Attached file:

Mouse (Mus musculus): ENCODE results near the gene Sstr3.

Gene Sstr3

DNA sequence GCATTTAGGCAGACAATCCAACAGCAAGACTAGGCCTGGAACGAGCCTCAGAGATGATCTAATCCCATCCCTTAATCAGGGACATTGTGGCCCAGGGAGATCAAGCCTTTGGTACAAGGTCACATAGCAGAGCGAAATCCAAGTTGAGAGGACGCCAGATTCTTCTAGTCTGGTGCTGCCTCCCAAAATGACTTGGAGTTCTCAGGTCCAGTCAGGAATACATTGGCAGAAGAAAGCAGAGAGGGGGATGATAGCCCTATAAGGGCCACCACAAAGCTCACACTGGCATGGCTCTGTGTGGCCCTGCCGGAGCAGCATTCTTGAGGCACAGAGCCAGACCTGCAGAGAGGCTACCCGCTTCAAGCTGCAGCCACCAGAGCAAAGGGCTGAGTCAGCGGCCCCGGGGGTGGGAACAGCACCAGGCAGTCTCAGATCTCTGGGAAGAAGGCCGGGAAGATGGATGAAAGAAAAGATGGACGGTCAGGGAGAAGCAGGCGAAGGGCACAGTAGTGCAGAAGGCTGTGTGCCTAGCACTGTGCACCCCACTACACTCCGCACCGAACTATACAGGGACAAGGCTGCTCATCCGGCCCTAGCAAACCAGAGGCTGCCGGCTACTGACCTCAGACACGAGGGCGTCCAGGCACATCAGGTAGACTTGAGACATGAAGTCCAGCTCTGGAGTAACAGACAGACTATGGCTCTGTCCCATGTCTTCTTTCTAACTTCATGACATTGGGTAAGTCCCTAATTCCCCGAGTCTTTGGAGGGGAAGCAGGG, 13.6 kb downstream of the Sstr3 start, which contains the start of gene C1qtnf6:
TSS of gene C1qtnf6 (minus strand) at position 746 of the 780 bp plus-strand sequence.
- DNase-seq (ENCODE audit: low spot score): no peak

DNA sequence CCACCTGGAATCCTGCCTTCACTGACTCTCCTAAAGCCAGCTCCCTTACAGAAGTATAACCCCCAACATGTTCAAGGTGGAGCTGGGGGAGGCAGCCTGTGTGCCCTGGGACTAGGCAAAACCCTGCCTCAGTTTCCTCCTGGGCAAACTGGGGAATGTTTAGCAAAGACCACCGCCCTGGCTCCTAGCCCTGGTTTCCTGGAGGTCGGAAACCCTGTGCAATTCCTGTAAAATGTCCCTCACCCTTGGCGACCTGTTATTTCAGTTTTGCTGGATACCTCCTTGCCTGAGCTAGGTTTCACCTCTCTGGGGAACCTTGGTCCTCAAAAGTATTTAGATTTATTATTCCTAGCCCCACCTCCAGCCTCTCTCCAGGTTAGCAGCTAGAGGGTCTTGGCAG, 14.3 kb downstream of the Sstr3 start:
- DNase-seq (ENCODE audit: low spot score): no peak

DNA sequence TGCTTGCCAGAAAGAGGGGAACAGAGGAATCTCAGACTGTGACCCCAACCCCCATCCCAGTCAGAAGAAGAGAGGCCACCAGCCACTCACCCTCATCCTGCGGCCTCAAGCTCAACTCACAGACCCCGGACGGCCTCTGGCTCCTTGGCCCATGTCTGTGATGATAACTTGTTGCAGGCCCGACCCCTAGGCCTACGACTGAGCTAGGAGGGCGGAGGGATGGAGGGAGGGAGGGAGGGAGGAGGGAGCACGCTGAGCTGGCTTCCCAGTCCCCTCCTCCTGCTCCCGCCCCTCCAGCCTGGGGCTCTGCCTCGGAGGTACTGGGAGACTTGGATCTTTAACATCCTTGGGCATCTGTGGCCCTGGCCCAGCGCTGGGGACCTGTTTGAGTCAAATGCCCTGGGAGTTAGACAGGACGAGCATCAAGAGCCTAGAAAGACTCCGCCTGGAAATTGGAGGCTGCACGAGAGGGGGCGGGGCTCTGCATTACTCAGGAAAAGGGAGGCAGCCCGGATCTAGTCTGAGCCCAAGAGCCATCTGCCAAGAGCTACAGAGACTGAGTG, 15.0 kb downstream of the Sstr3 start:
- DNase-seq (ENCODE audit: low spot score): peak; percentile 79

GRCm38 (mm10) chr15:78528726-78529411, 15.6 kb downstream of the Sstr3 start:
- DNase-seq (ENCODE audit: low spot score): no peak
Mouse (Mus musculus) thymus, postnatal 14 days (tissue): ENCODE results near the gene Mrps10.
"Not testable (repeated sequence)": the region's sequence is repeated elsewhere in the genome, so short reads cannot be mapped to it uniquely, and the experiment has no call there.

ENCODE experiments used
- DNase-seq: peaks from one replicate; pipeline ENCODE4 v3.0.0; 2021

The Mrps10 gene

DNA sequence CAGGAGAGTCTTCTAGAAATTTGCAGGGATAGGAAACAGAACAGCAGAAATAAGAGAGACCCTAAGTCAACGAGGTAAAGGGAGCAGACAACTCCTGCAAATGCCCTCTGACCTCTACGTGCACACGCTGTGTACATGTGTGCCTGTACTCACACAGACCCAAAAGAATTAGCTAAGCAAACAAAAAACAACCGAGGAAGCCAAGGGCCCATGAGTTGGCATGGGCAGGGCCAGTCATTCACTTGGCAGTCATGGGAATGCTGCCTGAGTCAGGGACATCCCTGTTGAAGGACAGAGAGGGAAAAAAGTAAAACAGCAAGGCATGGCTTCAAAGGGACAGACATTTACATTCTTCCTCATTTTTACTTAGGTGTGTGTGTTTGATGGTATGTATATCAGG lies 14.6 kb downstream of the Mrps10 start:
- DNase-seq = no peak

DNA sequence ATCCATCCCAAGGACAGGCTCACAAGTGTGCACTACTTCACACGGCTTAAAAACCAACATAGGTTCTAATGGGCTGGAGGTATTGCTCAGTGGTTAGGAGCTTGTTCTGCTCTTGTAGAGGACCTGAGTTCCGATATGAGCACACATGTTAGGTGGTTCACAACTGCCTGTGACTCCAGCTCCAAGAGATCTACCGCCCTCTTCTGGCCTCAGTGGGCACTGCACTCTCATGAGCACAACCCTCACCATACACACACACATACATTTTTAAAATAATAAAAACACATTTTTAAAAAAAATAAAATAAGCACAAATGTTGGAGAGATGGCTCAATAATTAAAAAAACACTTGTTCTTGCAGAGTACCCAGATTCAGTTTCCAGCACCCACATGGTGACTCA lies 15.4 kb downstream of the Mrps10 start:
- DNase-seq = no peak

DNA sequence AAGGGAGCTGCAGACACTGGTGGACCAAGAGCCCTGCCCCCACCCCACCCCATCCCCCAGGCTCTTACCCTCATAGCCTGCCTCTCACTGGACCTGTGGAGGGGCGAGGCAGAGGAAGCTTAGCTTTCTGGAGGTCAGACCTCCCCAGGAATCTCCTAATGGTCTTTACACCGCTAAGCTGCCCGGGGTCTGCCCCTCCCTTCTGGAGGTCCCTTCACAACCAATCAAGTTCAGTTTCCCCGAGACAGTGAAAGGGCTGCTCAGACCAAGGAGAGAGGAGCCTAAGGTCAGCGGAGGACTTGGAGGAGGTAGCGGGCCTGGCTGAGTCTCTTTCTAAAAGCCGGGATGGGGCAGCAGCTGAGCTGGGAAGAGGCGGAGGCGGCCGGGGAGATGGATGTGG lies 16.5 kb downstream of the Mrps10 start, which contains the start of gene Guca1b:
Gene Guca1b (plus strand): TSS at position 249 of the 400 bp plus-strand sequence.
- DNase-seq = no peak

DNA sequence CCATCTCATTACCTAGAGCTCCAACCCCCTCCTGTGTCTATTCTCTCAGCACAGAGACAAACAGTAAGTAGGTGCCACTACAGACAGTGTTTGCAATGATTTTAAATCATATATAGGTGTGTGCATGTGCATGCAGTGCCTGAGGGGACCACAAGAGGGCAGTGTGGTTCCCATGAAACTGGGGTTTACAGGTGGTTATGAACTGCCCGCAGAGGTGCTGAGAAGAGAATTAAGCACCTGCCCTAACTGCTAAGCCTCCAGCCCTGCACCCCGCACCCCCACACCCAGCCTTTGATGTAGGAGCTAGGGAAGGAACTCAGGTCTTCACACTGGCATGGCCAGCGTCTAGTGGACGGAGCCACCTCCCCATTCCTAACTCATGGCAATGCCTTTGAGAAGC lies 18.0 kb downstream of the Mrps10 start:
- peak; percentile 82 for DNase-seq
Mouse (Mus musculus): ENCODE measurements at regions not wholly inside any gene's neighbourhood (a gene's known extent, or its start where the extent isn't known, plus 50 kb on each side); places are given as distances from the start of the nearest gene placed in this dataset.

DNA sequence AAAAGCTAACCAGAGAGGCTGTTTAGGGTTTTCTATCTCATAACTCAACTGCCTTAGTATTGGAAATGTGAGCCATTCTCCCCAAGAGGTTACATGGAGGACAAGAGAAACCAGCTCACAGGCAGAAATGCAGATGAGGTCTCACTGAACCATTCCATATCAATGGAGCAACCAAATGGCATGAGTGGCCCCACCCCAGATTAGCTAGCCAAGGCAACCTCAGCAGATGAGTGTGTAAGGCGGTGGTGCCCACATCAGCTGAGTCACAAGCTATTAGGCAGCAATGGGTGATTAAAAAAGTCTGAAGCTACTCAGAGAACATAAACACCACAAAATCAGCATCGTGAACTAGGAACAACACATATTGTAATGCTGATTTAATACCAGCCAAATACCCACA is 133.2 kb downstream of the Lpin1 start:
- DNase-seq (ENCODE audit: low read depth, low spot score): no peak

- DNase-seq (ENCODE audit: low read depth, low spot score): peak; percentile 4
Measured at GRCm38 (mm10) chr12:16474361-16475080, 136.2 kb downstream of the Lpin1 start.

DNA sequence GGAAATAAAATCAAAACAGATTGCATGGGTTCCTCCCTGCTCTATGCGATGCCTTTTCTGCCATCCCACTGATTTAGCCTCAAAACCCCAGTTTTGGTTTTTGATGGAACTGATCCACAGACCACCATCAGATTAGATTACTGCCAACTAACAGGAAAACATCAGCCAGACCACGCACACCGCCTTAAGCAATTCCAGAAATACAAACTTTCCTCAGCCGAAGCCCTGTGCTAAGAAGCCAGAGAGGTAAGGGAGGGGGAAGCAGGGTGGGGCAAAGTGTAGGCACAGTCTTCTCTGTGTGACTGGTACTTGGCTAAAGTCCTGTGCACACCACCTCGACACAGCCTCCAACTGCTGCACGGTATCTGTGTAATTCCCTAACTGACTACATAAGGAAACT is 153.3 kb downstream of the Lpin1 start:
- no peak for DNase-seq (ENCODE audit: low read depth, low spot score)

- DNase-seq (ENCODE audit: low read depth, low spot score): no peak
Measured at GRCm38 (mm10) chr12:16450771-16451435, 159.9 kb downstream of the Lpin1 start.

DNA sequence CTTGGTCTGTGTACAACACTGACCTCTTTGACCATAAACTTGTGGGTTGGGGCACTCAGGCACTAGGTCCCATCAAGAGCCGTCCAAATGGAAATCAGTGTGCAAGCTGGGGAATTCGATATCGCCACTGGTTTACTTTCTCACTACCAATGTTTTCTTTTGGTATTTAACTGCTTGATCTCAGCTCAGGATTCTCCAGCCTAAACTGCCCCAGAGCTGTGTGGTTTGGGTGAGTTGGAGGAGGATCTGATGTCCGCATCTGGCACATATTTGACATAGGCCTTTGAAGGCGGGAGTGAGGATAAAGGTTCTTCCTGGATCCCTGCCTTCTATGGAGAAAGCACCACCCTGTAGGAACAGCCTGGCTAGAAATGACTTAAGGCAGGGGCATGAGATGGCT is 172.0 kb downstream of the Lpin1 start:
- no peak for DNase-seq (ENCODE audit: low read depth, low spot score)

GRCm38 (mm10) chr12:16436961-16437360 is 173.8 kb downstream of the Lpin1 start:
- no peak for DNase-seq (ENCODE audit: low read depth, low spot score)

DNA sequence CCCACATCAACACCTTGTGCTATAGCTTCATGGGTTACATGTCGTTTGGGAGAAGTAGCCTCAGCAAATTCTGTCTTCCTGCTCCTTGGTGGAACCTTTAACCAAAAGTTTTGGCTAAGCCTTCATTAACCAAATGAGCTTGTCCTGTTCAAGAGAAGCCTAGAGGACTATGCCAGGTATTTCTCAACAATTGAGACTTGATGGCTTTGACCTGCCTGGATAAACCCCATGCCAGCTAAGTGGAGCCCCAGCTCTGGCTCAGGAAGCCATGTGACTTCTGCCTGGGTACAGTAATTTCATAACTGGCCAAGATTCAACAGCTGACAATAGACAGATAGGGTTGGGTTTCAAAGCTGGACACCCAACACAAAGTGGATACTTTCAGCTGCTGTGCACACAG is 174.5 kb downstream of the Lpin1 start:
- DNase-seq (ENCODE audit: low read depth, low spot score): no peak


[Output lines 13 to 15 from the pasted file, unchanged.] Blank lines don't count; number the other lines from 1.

"Not testable (repeated sequence)": the region's sequence is repeated elsewhere in the genome, so short reads cannot be mapped to it uniquely, and the experiment has no call there.

ENCODE experiments used
- DNase-seq: peaks from one replicate; pipeline ENCODE4 v3.0.0; 2021